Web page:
Between-observer variation in the application of a standard method of habitat mapping by environmental consultants in the UK.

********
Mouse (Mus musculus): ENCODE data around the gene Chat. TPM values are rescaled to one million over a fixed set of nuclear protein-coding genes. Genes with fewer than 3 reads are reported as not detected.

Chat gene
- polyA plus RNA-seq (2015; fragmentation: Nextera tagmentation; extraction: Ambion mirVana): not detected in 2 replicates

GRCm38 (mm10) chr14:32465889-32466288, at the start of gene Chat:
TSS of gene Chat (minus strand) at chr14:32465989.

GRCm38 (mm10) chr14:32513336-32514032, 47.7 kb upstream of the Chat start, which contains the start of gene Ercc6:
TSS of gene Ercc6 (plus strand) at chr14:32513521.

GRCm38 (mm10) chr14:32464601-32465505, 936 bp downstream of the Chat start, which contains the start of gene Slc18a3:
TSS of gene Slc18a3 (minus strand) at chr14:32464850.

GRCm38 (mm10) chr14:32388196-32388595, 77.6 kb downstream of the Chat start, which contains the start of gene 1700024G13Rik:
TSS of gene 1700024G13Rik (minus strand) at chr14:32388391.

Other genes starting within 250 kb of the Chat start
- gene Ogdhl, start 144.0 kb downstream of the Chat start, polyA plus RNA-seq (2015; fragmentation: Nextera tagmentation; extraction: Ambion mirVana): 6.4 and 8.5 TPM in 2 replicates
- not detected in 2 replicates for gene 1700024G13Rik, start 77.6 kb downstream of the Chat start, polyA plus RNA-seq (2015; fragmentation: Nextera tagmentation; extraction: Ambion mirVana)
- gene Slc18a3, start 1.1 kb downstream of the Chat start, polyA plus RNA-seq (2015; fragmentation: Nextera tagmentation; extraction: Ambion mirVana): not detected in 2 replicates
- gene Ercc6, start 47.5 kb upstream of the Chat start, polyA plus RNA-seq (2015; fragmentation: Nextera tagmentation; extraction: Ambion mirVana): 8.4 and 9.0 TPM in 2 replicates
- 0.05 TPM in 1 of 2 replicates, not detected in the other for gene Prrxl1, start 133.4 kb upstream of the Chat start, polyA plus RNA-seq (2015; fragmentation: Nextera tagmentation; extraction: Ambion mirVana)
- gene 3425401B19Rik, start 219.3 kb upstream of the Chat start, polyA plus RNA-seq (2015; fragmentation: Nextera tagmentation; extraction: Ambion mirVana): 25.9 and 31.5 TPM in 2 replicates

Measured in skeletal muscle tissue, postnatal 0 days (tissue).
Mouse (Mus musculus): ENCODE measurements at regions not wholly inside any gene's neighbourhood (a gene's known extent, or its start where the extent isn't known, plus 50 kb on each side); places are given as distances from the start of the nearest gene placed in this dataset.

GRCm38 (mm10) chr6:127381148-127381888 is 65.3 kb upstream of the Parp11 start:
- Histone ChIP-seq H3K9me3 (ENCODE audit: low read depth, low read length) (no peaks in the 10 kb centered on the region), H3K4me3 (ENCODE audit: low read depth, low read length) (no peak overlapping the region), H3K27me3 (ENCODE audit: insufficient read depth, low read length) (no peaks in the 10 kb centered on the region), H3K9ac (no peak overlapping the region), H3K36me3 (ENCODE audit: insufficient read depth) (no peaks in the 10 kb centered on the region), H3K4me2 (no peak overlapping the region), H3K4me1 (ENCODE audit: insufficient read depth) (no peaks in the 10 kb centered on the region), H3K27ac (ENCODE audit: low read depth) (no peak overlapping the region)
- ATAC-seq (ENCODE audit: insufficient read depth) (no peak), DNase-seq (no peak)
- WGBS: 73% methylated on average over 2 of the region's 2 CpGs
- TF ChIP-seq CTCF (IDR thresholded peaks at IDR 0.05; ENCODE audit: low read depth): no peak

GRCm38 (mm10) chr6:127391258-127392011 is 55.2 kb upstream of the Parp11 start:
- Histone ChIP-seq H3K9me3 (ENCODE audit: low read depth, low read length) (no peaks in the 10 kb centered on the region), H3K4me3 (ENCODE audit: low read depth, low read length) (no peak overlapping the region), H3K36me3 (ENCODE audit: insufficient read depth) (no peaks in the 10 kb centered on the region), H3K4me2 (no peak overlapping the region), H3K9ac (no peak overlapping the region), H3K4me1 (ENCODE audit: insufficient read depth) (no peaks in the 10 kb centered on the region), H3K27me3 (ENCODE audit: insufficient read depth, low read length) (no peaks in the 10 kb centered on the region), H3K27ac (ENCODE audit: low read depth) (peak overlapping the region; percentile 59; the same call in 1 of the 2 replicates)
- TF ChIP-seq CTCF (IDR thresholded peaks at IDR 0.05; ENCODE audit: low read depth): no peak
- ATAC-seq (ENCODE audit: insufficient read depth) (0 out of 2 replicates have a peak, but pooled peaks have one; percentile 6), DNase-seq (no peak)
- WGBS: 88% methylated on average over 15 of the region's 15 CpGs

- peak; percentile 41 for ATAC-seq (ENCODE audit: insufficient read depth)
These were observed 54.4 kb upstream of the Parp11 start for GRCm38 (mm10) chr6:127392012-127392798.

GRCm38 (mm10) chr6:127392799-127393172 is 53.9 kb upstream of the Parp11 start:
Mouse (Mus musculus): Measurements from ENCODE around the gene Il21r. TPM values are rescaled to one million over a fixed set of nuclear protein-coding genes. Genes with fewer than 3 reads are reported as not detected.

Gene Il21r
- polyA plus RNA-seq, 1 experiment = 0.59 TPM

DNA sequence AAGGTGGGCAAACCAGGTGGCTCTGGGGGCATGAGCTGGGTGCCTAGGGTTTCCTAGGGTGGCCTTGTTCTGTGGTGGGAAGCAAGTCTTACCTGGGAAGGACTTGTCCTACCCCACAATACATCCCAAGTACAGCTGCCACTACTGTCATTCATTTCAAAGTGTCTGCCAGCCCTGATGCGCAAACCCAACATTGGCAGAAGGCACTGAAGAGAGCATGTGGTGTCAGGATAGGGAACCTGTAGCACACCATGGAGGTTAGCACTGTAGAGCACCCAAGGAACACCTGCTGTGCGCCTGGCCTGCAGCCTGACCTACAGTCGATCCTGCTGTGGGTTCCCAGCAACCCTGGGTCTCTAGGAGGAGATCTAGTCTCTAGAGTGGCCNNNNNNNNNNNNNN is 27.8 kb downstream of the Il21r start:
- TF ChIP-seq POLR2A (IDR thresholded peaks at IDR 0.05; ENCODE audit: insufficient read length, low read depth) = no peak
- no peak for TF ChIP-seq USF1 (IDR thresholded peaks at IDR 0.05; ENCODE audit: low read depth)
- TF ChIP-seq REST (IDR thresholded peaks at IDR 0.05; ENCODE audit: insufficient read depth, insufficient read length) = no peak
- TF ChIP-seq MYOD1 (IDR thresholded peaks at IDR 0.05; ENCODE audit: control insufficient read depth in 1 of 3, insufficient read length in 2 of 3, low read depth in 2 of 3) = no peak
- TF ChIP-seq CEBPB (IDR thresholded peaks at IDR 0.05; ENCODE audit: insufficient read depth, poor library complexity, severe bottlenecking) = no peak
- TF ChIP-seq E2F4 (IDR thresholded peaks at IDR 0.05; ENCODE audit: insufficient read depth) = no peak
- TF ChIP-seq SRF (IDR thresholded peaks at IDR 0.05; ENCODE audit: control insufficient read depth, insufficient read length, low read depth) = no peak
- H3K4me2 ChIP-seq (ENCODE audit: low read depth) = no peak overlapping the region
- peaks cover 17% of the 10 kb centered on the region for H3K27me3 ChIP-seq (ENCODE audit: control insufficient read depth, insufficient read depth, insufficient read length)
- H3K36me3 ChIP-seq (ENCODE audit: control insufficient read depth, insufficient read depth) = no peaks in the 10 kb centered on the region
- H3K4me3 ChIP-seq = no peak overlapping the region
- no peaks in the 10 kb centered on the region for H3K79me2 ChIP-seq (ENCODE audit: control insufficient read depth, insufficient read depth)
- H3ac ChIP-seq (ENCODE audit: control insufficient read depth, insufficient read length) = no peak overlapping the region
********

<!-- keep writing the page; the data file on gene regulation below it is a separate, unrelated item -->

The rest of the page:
Six ecologists surveyed independently the same upland site (including coniferous woodland, deciduous woodland and rough grazing) in northern England. In pairwise comparisons between maps, spatial agreement was found to average 25.6% (with a range of 17.3-38.8%) of the area of the study site. The number of land cover types that were identified ranged from 13 to 21. Four or more surveyors agreed on the classification of 19% of the study site, while the area of land upon which all six agreed was only 7.9% of the study site. Spatial errors in the positioning of habitat boundaries occurred, but were a relatively minor source of the differences between maps. The majority of differences between maps were due to classification errors. Land cover types with similar species compositions were most frequently confused. Spatially referenced field 'target notes' giving additional information on the vegetation mapped in each survey varied in number between 18 and 56. The contents of target notes were inadequate to allow a retrospective assessment of mapping decisions. The total numbers of species listed in target notes varied between surveys from 25 to 145. Sorenson's similarity for species lists derived from pairs of surveys ranged from 18.8% to 63.7%, and was not related to spatial agreement between surveys. Time spent at the field site was not a correlate of any aspect of the results or cost of the survey. Three surveys conducted by members of a professional institute for ecologists were the most expensive, and also recorded larger numbers of target notes and species than the other surveys. However, their maps were no more similar than other pairs of maps. Analysis of the survey results and comparisons with other methods of vegetation mapping suggested that mapping precision could be increased by placing a greater emphasis on use of aerial photographs and other extant map data prior to (and during) field work; by making greater provision for mapping of mosaics and increasing the level of floristic information in habitat definitions; by recording a greater number of more detailed target notes in the field; and by providing office-based support to assist in the interpretation of aerial photographs, and the cross-checking of field surveyors' preliminary classifications against the contents of target notes and habitat definitions. It is considered that the current application of the Phase 1 approach by environmental consultants places too great a reliance on decision-making by the (frequently) unsupported lone surveyor whilst in the field.